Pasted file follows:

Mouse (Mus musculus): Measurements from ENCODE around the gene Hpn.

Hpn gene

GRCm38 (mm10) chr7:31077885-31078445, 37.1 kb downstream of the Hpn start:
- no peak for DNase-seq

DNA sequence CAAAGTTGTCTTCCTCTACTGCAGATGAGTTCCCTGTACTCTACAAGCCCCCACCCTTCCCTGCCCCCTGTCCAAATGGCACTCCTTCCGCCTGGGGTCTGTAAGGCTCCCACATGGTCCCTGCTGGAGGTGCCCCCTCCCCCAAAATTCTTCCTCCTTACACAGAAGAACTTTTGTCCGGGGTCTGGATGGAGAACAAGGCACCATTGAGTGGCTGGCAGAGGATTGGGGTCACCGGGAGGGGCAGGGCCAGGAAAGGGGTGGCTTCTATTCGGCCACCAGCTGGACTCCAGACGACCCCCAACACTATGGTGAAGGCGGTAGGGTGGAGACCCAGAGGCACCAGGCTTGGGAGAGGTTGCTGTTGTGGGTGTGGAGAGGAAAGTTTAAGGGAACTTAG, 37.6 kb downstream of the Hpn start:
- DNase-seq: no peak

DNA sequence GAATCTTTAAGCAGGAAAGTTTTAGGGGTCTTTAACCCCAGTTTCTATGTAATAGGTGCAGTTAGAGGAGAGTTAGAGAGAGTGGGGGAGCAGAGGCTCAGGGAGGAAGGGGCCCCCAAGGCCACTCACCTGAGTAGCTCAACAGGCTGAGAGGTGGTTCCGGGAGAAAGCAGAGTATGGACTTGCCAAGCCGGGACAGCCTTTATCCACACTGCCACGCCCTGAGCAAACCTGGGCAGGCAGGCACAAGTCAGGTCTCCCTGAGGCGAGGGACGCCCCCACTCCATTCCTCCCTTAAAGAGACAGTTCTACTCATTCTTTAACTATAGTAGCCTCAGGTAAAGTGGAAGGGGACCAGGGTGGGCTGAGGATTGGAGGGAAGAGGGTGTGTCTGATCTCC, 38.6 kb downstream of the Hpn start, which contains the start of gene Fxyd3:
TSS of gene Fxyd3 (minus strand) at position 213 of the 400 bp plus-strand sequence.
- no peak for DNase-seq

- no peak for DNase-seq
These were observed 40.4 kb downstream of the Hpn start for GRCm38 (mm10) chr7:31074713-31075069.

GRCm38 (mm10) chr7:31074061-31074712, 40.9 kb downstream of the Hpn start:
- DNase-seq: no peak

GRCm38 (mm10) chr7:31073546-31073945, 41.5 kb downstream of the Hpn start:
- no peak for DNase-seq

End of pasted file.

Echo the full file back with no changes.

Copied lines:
Mouse (Mus musculus): Measurements from ENCODE around the gene Hpn.

Hpn gene

GRCm38 (mm10) chr7:31077885-31078445, 37.1 kb downstream of the Hpn start:
- no peak for DNase-seq

DNA sequence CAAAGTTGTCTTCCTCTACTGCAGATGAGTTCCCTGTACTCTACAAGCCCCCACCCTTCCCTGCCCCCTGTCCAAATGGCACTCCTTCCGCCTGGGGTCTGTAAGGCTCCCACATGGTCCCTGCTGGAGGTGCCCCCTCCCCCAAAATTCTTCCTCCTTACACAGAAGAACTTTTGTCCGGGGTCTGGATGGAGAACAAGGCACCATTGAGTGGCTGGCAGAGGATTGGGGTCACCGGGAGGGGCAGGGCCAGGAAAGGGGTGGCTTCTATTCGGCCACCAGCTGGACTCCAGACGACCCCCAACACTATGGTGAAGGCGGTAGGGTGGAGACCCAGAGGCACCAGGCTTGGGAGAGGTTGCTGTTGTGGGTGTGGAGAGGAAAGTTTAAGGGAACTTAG, 37.6 kb downstream of the Hpn start:
- DNase-seq: no peak

DNA sequence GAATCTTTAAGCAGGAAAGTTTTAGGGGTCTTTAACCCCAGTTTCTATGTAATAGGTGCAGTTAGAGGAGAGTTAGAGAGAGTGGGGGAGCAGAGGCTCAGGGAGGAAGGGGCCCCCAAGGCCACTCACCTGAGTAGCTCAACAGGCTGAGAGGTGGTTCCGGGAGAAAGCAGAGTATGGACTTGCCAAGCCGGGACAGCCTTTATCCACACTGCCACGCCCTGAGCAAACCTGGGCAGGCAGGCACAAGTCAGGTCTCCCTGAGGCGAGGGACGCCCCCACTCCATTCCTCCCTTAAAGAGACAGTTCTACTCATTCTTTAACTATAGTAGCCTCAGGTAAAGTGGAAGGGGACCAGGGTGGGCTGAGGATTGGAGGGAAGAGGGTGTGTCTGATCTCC, 38.6 kb downstream of the Hpn start, which contains the start of gene Fxyd3:
TSS of gene Fxyd3 (minus strand) at position 213 of the 400 bp plus-strand sequence.
- no peak for DNase-seq

- no peak for DNase-seq
These were observed 40.4 kb downstream of the Hpn start for GRCm38 (mm10) chr7:31074713-31075069.

GRCm38 (mm10) chr7:31074061-31074712, 40.9 kb downstream of the Hpn start:
- DNase-seq: no peak

GRCm38 (mm10) chr7:31073546-31073945, 41.5 kb downstream of the Hpn start:
- no peak for DNase-seq